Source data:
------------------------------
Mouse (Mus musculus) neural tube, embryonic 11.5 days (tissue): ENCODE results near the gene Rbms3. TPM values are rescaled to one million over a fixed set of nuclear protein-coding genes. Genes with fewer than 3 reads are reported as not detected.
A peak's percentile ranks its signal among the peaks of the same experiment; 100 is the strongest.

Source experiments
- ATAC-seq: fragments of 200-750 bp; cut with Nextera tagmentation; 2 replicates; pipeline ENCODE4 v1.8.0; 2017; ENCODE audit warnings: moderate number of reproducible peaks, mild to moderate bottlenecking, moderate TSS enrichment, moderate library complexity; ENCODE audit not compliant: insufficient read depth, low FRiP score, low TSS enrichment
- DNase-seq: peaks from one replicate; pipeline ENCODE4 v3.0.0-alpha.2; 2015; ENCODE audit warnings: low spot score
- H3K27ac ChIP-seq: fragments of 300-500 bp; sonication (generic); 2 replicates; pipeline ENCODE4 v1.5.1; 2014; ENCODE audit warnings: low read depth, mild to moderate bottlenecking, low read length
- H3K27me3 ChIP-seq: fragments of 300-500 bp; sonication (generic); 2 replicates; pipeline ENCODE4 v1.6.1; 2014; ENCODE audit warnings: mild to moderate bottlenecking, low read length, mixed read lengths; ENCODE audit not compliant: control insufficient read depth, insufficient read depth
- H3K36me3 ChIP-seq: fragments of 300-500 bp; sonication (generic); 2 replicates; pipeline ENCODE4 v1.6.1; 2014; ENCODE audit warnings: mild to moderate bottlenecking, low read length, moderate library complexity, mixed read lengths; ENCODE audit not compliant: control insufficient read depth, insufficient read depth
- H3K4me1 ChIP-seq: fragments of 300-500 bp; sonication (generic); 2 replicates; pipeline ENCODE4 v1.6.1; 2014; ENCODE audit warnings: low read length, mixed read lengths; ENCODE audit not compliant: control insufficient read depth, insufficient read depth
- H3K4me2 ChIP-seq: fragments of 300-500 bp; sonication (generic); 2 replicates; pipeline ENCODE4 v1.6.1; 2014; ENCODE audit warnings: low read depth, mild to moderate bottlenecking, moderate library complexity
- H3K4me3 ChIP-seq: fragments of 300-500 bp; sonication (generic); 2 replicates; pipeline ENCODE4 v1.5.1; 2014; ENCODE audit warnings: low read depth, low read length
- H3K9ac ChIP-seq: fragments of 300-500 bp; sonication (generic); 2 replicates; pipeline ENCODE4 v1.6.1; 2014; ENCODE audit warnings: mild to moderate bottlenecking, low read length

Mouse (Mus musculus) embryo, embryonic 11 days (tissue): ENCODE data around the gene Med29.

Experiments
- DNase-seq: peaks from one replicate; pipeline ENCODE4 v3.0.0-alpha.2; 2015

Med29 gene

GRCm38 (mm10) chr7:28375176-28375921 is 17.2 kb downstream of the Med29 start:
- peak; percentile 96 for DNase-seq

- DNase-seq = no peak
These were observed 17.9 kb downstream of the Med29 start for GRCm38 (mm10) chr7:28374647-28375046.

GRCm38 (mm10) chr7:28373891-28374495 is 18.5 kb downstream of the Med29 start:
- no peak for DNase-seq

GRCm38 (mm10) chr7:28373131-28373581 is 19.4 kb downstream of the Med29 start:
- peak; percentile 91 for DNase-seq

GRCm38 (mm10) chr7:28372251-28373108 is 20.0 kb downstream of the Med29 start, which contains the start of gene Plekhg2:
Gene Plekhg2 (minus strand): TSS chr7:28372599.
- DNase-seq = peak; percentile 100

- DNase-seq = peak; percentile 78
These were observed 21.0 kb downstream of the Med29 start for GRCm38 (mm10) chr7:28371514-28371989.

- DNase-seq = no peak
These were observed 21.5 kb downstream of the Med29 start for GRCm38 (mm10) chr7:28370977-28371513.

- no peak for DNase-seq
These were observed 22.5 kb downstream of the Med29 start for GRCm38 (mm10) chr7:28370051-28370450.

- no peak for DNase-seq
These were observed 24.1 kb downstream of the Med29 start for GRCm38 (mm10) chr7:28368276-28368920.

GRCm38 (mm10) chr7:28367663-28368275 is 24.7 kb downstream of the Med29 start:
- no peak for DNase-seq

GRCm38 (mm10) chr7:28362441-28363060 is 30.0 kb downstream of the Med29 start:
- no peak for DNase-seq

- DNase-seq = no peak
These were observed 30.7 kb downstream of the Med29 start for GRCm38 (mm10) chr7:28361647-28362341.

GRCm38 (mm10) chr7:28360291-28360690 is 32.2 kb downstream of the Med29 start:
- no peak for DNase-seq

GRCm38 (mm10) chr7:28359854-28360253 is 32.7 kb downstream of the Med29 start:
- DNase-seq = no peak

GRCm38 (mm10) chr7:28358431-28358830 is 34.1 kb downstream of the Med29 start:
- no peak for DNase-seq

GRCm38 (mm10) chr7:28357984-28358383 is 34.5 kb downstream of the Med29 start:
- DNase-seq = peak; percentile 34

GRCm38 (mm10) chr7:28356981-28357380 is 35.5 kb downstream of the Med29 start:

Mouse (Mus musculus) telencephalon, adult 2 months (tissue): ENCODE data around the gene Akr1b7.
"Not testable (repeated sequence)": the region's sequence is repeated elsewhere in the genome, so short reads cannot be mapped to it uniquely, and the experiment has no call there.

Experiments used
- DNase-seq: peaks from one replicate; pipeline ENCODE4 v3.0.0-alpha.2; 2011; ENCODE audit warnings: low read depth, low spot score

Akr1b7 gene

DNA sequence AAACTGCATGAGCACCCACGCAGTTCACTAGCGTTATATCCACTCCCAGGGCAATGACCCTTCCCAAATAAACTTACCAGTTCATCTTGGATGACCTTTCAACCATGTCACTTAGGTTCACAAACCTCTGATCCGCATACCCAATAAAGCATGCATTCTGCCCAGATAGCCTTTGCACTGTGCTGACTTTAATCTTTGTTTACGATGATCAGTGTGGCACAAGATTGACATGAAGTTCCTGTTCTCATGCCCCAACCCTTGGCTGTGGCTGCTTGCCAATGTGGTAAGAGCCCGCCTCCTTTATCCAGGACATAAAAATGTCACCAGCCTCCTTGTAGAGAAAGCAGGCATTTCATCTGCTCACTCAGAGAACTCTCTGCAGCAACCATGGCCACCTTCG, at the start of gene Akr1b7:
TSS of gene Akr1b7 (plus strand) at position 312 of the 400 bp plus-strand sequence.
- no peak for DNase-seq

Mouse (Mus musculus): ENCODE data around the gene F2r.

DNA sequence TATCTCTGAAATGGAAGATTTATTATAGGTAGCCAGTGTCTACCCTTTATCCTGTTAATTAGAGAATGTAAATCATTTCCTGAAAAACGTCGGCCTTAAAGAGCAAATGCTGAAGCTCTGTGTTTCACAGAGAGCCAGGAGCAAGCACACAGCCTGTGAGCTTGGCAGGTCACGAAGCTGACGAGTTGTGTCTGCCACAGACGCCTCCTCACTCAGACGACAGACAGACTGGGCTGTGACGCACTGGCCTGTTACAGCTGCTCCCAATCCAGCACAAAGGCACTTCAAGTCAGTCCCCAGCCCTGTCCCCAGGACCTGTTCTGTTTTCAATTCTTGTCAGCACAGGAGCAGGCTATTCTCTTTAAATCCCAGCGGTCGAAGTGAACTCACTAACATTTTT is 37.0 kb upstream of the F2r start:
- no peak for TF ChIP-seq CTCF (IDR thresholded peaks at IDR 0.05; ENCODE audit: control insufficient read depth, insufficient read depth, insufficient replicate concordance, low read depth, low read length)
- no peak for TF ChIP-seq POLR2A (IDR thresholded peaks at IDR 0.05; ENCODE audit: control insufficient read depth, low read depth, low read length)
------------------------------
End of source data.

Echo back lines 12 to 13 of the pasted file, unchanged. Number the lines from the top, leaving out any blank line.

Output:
- H3K9ac ChIP-seq: fragments of 300-500 bp; sonication (generic); 2 replicates; pipeline ENCODE4 v1.6.1; 2014; ENCODE audit warnings: mild to moderate bottlenecking, low read length

Mouse (Mus musculus) embryo, embryonic 11 days (tissue): ENCODE data around the gene Med29.